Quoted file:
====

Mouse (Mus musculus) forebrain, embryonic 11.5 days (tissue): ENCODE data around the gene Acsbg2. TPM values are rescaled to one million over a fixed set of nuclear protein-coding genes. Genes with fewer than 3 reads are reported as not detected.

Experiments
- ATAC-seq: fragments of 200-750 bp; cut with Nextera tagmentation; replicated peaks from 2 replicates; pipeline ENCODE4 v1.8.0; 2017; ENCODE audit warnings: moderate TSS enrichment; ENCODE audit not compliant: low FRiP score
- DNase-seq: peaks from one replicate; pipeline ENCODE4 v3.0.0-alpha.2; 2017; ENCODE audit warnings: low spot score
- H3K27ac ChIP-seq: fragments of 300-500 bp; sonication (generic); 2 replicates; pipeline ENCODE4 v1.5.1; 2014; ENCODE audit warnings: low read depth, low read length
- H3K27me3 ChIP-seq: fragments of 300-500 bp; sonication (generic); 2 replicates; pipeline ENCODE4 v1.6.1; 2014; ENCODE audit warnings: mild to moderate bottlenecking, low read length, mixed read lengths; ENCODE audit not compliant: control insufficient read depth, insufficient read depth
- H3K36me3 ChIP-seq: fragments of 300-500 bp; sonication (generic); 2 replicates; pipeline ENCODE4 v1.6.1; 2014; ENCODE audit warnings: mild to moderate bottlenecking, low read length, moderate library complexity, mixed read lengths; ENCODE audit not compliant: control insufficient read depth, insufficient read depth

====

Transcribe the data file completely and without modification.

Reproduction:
Mouse (Mus musculus) forebrain, embryonic 11.5 days (tissue): ENCODE data around the gene Acsbg2. TPM values are rescaled to one million over a fixed set of nuclear protein-coding genes. Genes with fewer than 3 reads are reported as not detected.

Experiments
- ATAC-seq: fragments of 200-750 bp; cut with Nextera tagmentation; replicated peaks from 2 replicates; pipeline ENCODE4 v1.8.0; 2017; ENCODE audit warnings: moderate TSS enrichment; ENCODE audit not compliant: low FRiP score
- DNase-seq: peaks from one replicate; pipeline ENCODE4 v3.0.0-alpha.2; 2017; ENCODE audit warnings: low spot score
- H3K27ac ChIP-seq: fragments of 300-500 bp; sonication (generic); 2 replicates; pipeline ENCODE4 v1.5.1; 2014; ENCODE audit warnings: low read depth, low read length
- H3K27me3 ChIP-seq: fragments of 300-500 bp; sonication (generic); 2 replicates; pipeline ENCODE4 v1.6.1; 2014; ENCODE audit warnings: mild to moderate bottlenecking, low read length, mixed read lengths; ENCODE audit not compliant: control insufficient read depth, insufficient read depth
- H3K36me3 ChIP-seq: fragments of 300-500 bp; sonication (generic); 2 replicates; pipeline ENCODE4 v1.6.1; 2014; ENCODE audit warnings: mild to moderate bottlenecking, low read length, moderate library complexity, mixed read lengths; ENCODE audit not compliant: control insufficient read depth, insufficient read depth